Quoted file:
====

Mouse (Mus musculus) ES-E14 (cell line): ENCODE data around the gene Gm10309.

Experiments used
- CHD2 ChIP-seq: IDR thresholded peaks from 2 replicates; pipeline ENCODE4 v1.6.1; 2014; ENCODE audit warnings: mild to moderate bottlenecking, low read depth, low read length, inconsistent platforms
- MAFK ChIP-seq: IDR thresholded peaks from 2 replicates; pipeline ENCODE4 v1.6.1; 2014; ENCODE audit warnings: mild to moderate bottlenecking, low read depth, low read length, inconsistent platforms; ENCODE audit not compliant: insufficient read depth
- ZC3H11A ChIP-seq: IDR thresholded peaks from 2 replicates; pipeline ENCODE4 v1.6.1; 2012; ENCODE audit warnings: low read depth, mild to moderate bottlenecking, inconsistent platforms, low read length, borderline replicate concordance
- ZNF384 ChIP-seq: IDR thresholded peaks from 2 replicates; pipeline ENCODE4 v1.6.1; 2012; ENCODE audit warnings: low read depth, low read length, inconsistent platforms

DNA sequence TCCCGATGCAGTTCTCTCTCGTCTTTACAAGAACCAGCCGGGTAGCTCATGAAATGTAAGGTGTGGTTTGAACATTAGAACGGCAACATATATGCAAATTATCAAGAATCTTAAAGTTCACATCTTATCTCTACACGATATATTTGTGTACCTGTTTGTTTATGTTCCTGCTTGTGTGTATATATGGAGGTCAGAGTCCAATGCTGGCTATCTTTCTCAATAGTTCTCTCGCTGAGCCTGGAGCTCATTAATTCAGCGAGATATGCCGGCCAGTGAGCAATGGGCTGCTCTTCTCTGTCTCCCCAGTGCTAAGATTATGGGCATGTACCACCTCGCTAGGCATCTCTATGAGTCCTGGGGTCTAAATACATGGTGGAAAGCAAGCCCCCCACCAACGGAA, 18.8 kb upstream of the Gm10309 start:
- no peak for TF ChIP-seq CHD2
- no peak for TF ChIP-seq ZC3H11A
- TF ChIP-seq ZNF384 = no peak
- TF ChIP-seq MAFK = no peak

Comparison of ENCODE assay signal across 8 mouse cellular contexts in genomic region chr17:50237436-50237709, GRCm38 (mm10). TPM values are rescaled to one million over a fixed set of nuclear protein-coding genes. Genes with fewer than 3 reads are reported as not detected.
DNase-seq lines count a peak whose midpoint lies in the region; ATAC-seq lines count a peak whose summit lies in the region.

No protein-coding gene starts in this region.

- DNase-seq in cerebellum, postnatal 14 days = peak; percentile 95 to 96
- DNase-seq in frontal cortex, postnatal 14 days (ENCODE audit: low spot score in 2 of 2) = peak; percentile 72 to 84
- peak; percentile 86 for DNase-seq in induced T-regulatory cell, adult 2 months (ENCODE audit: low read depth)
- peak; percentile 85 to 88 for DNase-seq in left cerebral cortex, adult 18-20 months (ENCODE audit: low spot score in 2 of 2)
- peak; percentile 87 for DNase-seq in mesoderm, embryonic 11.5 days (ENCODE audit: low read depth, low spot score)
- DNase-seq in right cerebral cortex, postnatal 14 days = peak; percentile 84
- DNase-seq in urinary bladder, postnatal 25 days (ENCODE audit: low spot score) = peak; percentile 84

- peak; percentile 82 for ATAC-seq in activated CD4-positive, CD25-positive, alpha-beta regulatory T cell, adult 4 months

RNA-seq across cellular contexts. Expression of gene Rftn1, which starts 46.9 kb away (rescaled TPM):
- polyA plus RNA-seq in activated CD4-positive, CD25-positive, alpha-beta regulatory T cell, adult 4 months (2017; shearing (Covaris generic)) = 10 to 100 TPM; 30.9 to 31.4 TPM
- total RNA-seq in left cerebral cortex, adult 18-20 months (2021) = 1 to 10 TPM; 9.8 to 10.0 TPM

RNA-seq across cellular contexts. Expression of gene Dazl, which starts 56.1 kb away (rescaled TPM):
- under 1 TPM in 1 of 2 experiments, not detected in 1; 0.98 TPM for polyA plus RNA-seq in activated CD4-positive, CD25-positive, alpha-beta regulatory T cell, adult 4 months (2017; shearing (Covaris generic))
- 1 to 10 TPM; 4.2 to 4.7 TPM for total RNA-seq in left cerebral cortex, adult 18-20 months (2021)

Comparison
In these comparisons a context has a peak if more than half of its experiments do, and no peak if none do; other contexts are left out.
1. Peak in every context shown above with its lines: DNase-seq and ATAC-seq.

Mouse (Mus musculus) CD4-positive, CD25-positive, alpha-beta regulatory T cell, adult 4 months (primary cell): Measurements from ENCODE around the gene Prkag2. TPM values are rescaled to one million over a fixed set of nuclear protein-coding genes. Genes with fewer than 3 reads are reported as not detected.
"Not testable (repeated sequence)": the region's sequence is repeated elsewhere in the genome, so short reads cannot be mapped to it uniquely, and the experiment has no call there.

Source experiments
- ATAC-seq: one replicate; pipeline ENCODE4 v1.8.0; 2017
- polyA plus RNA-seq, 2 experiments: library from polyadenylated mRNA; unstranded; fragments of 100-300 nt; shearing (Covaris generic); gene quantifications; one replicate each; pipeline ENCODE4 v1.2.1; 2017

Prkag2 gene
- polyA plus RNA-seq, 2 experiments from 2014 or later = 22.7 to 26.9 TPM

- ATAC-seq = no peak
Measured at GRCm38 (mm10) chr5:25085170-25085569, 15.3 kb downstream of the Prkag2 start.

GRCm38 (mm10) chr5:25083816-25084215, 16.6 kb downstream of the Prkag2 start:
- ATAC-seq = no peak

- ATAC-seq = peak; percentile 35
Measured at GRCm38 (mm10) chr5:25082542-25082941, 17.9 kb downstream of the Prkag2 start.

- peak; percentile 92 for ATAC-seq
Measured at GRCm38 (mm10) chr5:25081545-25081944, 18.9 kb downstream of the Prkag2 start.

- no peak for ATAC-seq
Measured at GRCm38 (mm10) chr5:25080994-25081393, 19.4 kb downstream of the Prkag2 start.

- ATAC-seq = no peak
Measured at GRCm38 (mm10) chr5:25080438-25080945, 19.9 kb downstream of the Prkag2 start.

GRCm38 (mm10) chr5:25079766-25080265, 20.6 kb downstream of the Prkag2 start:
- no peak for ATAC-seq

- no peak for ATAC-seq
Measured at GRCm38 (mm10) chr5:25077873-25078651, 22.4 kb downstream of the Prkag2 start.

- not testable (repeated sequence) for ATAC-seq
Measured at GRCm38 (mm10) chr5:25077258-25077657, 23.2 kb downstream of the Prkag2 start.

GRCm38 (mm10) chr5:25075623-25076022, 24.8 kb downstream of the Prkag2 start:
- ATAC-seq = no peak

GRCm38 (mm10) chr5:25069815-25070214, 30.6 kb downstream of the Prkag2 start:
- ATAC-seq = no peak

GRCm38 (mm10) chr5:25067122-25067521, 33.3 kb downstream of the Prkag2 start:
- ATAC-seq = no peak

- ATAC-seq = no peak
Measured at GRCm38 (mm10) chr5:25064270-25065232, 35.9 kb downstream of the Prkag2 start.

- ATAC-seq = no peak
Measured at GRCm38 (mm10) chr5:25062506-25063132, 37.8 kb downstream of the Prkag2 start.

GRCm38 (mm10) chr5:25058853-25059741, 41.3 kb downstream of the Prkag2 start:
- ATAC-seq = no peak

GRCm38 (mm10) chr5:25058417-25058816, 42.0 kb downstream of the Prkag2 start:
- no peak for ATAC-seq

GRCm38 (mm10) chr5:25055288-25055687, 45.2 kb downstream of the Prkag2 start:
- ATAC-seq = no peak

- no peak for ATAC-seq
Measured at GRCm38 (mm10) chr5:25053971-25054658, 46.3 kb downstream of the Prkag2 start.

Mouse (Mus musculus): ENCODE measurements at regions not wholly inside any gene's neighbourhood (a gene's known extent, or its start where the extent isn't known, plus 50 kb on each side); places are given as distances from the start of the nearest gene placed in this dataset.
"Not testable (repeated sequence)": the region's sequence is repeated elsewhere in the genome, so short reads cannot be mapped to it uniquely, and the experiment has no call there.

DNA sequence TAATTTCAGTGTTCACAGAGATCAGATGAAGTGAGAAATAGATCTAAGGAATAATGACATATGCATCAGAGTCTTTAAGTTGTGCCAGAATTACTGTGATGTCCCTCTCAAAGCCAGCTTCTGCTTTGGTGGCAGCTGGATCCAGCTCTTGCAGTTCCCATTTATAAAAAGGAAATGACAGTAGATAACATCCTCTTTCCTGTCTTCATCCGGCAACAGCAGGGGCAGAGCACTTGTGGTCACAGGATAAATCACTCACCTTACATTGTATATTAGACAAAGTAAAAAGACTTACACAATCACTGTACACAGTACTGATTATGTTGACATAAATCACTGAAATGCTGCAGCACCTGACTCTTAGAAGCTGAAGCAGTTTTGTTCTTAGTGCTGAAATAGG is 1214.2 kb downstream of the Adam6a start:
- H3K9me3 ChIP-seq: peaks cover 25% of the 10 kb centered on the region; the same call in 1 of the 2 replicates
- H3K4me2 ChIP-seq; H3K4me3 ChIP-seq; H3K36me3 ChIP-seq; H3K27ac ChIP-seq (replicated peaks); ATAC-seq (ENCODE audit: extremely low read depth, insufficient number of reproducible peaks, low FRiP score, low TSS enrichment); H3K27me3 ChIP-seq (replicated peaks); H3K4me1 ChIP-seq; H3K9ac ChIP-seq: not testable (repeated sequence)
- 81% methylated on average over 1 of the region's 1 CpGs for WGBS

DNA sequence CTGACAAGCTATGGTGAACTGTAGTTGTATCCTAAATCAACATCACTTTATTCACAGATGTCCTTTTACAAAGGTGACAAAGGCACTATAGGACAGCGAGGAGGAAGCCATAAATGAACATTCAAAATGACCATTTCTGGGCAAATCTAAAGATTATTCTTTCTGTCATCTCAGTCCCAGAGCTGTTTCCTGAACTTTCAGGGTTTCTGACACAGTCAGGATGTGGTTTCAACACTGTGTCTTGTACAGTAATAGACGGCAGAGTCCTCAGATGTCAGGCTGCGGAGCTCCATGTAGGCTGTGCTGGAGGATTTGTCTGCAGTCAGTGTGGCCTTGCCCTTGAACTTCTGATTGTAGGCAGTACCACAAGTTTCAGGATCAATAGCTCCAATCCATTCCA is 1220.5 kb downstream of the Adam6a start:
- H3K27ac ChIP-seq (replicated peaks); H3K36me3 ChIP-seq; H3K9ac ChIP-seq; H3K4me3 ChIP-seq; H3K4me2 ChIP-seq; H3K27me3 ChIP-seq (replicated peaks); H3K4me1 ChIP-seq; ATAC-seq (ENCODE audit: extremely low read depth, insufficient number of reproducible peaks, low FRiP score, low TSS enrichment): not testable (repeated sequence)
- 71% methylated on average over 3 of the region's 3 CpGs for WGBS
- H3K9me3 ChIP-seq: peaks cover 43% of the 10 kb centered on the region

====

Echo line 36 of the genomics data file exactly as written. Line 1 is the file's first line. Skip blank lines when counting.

- polyA plus RNA-seq, 2 experiments: library from polyadenylated mRNA; unstranded; fragments of 100-300 nt; shearing (Covaris generic); gene quantifications; one replicate each; pipeline ENCODE4 v1.2.1; 2017